Way to blow your credibility right out of the gate.

I think I’ll pass getting too worked up over these clearly biased polls.

Update: I forgot to look at Pennsylvania but Hot Air did the work for me:

Now let’s take a look at the partisan breakdown (D/R/I) in the sample data for each state, and compare them to 2008 and 2010 exit polling:

  • Pennsylvania: CBS/NYT 38/32/26, 2008 44/37/18, 2010 40/37/23

Pennsylvania’s numbers (D+6) come closest to a rational predictive model, somewhere between 2008′s D+7 and 2010′s D+3, but still looking mighty optimistic for Democratic turnout.

The Dwindling Gender Gap and Obama Campaign Lies

Democrats generally enjoy an advantage among women voters who also tend to vote more reliably than men.  Despite the fact that the gender gap goes both ways with men disproportionately voting Republican, the always unhelpful to Republicans media spends a disproportionate amount of time talking about the women’s vote and Republicans alleged inability to appeal to women.  Unfortunately for that narrative, the gender gap is both dwindling and in actuality only appears among single women (a majority of married women vote Republican). Even worse for the Democrats, the overall gender gap among women voters in shirking even further despite Democrats routinely debunked claim of Republicans “war on women“. This has led the Obama campaign repeatedly air an wholly dishonest abortion ad:

President Obama is airing another television ad in swing states attacking Republican Mitt Romney’s position on abortion that repeats false claims from an earlier spot. What gives? A look at the dwindling gender gap in just one of the states where the ad is running gives it away.

In Virginia — ground zero for the so-called “war on women” because of anti-abortion initiatives in the state capitol — Obama was running ahead of Romney in Quinnipiac University polls in March and June, largely because of monster leads among women. The gender gap was 13 points in March and 16 points in June. Then came July’s survey, which found the candidates deadlocked at 44 percent each. The gender gap had shrunk to only 5 points.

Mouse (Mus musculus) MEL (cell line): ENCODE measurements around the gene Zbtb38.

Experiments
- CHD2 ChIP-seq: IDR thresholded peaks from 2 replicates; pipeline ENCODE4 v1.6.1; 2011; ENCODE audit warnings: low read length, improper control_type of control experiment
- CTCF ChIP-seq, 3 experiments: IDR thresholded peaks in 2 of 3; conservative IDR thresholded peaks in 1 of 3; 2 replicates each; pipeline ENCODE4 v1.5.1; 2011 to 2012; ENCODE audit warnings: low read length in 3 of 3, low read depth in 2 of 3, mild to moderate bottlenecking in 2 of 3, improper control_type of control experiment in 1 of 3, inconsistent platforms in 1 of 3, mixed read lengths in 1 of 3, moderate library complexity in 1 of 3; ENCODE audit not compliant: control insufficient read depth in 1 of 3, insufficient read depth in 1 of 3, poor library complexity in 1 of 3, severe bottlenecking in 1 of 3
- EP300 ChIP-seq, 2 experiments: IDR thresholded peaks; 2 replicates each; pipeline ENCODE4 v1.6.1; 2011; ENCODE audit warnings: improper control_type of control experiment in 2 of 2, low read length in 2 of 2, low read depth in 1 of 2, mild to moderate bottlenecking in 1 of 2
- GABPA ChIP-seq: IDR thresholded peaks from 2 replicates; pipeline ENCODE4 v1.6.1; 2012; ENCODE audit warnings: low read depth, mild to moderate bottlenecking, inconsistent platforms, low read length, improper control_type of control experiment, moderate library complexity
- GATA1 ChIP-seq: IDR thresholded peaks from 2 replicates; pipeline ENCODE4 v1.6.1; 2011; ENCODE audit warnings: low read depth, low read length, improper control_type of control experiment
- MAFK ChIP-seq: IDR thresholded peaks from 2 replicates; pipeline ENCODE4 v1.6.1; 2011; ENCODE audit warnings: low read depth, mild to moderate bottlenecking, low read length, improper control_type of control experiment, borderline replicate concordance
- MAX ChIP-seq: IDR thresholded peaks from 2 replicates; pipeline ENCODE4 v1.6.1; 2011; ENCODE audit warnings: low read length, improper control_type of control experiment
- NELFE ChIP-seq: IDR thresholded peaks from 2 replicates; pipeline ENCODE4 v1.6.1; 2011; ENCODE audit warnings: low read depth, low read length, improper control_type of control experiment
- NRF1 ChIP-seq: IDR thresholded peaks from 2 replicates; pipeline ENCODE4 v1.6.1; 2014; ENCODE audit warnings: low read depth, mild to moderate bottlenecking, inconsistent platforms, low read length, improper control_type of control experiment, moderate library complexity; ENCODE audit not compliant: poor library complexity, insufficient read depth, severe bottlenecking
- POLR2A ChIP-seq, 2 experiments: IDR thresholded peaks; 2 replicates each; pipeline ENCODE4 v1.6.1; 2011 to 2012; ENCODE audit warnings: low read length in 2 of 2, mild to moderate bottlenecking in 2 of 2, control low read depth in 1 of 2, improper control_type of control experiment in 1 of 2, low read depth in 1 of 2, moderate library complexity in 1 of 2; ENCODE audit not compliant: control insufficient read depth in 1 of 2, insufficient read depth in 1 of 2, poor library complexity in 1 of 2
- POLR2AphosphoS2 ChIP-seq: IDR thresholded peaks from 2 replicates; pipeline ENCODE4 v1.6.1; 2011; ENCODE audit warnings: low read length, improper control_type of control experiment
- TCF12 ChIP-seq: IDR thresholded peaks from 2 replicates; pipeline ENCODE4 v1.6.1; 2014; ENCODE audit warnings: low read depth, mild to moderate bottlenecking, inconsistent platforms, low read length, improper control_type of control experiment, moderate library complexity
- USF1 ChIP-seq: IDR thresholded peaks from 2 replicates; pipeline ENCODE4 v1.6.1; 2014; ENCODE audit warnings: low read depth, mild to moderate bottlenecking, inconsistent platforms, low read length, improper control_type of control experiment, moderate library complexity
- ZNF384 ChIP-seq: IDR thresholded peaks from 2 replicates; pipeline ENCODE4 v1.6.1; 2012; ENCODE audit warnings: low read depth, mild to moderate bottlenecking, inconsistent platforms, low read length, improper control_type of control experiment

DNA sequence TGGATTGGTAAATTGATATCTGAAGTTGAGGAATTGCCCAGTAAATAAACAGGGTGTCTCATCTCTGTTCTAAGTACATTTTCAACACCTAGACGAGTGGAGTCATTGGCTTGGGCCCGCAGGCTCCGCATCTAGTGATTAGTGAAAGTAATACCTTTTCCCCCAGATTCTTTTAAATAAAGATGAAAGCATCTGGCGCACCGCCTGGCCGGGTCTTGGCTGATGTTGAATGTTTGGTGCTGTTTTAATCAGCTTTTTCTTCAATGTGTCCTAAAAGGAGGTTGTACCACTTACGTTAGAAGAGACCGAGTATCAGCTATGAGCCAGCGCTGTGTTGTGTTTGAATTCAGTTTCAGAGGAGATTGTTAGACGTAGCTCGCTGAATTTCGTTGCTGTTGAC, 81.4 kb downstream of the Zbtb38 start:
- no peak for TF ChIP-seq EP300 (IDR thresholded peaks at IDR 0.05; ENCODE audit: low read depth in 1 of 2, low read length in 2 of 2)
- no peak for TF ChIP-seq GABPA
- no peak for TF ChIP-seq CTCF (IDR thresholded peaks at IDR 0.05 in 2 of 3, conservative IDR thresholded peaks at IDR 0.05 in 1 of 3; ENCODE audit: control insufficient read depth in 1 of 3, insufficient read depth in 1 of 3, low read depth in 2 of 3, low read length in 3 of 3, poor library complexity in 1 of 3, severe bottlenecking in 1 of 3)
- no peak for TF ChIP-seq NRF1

The ad is so bad, it has been rebuked by even fact-checkers who are no friend to Republicans like Politifact:

The ad from the Obama campaign said Romney “backed a bill that outlaws all abortions, even in cases of rape and incest.” The Obama campaign provides virtually nothing to back that up, however. It has no evidence that Romney explicitly opposed the exception for rape and incest. While he supported the “human life amendment,” there are many versions and the most recent ones allow abortion after rape or incest. And it’s worth noting that in 2011, Romney declared that has said he supports those exceptions. In its effort to appeal to women, the Obama campaign has twisted Romney’s position to a ridiculous degree. We rate the claim Pants on Fire.

The new spot is airing in Florida, Iowa, North Carolina, New Hampshire, Virginia, Nevada and Ohio and starts in Colorado on Monday.

NBC/Wall Street Journal Thinks 2012 Democrat Wave to be Bigger than 2008 Wave

At least, that’s what you would have to believe to give any credibility to this nearly worthless poll just released by NBC/Wall Street Journal. Their latest poll showing Obama up 6 points nationally among registered voters has a composition was 46 percent were Democrats/ leaning Democrat, while 35 percent were Republicans/leaning Republican and 19% Independent/other or D +11.  In 2008, an unquestioned huge Democrat year with a popular candidate at the top of the ticket, the Democrat party ID advantage was D +7.  There is a near-zero percent chance the electorate in November 2012 will look anywhere near that level of Democrat representation.  My personal guess is closer to D +2 (Remember, in 2004 the party ID was exactly even between Democrats and Republicans).   As such, the top-line poll results of Obama leading by 6 percentage points is instantly  worthless.  Incredibly hilarious and simultaneously horrible for the Obama campaign is the fact that “highly interested” voters surveyed favor Romney +2 in a poll that massively over-samples Democrats:

In the presidential horserace, Obama leads Romney by six percentage points among registered voters, 49 percent to 43 percent.